This bag was super quick to make up. The stitchery only took me like a day to do in front of the tv. It is only back stitching so it is quick and simple. The piecing of the bag was very quick, it is just straight line stitching. You construct it together like any other tote bag except it just a little bit smaller than most. I love raiding my scrap stash finding fabrics I can use in a project. I’m a proud of a project like this where everything used is scraps. It makes you think and get creative. For a small project like this why cut up a big bit of fabric when you only need small amounts. I’m hoping little Miss 2.5 likes her new bag this Christmas.
This little guy came out of no where but I am so proud of him.
I brought the pattern (Simplicity 8156) on a whim at the ASG Industry Day. Prior to the day I had planned out all the patterns I would be buying but on the day I remembered I needed to make a gift for a 1 year old this Christmas. I was too lazy to find an existing pattern in my stash instead I flipped through the Simplicity catalogue and came across this pattern thinking yep that will do. To be honest I wasn’t really taken by the pattern but it looked easy and it was different to the other taggie toys I’ve made. As I was going to sleep that night I had an idea.
The next morning I started work on him. I decided he would be the Hungry Little Caterpillar. I set myself a personal challenge of only using fabrics from my scrap stash. I love setting myself challenges like this as it really forces you to think. This toy was the perfect toy for a scrap challenge as you only needed small pieces for each of the various bits. I raided my scraps and found enough of everything.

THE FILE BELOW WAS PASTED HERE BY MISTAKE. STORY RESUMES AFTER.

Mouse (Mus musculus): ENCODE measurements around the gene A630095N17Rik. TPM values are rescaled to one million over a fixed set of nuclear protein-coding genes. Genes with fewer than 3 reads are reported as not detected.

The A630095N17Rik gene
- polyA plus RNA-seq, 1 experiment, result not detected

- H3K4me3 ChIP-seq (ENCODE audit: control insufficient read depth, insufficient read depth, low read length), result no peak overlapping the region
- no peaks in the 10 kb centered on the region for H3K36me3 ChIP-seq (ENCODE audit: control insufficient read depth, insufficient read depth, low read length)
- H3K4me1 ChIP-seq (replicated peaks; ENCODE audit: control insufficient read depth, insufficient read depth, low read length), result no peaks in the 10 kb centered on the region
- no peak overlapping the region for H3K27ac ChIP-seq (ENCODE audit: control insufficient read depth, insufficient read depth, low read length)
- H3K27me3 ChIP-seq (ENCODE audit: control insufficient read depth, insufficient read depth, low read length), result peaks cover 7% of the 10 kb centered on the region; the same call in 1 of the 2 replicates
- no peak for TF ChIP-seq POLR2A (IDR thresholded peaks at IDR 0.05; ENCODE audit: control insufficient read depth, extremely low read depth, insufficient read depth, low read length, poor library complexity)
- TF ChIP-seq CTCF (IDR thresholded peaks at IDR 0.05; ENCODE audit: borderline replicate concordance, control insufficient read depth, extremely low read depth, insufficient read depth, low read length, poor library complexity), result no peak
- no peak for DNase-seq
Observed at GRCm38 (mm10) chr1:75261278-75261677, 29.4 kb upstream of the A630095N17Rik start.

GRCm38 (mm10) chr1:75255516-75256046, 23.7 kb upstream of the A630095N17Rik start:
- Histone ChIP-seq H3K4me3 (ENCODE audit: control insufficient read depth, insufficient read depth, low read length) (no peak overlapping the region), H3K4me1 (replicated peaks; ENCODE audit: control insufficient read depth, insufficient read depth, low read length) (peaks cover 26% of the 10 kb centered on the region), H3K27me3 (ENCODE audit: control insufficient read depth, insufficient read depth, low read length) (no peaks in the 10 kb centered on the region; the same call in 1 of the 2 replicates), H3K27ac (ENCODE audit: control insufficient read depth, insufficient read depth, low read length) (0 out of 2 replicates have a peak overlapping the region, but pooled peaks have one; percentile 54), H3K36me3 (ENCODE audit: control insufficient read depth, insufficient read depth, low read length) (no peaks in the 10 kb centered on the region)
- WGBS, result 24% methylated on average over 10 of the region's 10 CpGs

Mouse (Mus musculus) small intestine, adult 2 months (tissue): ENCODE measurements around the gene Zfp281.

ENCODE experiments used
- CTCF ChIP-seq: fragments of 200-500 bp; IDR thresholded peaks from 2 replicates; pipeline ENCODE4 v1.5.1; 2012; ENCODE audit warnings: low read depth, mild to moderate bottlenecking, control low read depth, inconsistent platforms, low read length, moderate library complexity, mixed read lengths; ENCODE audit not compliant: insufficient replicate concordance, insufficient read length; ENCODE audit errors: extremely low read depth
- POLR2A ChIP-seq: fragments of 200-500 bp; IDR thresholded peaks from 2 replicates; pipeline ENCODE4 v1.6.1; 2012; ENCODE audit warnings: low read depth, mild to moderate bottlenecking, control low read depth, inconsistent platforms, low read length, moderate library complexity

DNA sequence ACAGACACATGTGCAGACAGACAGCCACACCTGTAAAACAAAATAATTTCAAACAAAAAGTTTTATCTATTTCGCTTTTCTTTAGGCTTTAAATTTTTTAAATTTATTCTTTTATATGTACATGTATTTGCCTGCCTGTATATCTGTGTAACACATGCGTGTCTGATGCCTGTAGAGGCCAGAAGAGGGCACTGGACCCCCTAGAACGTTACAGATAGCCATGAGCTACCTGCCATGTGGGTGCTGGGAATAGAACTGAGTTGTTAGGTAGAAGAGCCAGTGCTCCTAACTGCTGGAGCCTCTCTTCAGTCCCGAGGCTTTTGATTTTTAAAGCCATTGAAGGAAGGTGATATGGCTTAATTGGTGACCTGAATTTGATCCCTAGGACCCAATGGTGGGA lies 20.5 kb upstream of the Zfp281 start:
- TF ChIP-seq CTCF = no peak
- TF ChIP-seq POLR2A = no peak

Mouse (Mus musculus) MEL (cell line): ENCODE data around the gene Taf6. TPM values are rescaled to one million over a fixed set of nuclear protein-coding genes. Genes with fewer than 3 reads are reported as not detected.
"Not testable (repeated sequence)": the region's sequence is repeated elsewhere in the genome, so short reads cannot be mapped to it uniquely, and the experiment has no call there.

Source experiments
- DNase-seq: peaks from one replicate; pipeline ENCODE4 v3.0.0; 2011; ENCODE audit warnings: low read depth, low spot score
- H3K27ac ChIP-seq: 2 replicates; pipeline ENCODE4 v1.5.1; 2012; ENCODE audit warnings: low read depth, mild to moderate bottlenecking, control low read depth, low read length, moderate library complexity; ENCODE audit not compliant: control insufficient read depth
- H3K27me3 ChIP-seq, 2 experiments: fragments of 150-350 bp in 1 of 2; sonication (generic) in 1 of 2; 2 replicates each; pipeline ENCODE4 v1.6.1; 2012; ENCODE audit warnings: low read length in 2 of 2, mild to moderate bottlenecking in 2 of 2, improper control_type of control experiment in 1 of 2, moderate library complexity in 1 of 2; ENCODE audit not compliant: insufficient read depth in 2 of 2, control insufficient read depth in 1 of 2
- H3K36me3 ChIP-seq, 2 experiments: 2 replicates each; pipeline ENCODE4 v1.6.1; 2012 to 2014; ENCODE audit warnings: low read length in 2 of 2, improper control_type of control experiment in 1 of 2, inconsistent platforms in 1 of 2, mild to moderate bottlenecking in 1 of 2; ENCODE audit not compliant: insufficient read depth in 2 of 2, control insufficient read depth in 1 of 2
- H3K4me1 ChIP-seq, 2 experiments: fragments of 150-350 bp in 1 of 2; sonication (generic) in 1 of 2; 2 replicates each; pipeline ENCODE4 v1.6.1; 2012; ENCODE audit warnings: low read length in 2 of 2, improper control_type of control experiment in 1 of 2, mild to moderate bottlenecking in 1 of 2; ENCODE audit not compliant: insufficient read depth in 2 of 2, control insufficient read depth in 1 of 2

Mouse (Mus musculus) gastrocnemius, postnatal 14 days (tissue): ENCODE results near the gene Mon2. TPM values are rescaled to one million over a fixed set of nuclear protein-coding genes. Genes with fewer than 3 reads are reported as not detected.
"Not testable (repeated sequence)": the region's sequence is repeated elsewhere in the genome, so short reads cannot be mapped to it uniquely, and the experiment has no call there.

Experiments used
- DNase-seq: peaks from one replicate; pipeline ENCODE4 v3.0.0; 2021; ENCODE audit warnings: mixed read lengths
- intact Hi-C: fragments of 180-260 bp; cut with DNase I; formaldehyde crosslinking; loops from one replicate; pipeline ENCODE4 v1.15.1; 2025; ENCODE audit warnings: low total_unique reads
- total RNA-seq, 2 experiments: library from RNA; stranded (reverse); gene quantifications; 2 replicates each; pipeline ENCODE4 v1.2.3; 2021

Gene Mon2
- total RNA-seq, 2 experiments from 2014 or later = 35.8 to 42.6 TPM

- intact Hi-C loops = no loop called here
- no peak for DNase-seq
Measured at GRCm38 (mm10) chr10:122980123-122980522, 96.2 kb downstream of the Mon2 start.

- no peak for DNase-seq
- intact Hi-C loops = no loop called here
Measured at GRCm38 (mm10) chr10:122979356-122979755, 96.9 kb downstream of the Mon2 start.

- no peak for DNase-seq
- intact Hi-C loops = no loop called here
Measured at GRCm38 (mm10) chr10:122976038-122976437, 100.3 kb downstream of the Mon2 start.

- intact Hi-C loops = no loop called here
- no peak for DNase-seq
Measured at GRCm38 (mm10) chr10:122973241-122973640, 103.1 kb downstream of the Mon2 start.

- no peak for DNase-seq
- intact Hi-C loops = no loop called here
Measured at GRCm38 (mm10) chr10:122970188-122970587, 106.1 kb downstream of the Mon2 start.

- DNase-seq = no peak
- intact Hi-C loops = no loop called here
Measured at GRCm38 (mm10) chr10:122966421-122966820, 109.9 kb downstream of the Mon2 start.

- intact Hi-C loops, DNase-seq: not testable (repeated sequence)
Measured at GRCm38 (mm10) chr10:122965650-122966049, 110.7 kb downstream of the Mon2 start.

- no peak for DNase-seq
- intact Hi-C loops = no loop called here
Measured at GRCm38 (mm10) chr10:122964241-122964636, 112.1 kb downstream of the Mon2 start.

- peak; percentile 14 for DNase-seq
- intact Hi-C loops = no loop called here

I made him a little bit different to what the pattern says to. I used only cotton fabric for the body not cotton and fleece. I didn’t use ribbons instead for his legs I made my own fabric tabs from a left over piece of red cotton and for his antennas I used wool felt. I also decided he needed a tongue inside his mouth to add a bit more character. In real life I’m allergic to caterpillars so I would never have imagined myself making a Hungry Little Caterpillar 🙂 Essentially he is a taggie toy but because he doesn’t look babyish as the child grows the toy becomes a character in a book that the child can read whilst holding their little toy. Most taggies lose their use once the child stops teething. This little guy could be made for a child of any age.
I have also reviewed this pattern on Pattern Review. If you have never been on Pattern Review before and you like sewing you will find it a very interesting website. People post personal reviews on anything that you can sew, books, sewing machines. It is a very informative site.
I mentioned in Paw Patrol Bag that I cut the red fabric to use in another project well here it is.
A few weeks back I knew I was going to have a long stressful day at work. As craft is my relaxation I decided I needed to do something crafty between different meetings I had so the day before it I quickly cut out this project. I found the Paw Patrol Paw image online and used that as my shape. I used a double layer of yellow felt (from the August Sew Box) to add texture to the shape. I did basic backstitch to applique the shape in place using yellow thread from a leftover bobbin. It was very quick to cut out and very portable.
The lining is leftover scraps I used on the bag. The only item I brought was the zipper. I had no size in mind for this little pouch so just made it up as I went. Once it was all finished I did discover one small mishap with the zipper. I’m not entirely sure how this happened. I think what I should’ve done is either made the clearly longer than the zipper or made the bag smaller and shortened the zipper to size. Looking back the zipper was almost the same length as the fabric layers and I may have been worried of sewing over the metal stoppers on the zipper, if I had made the pouch larger or smaller this wouldn’t have happened. Oh well lesson learnt for next time.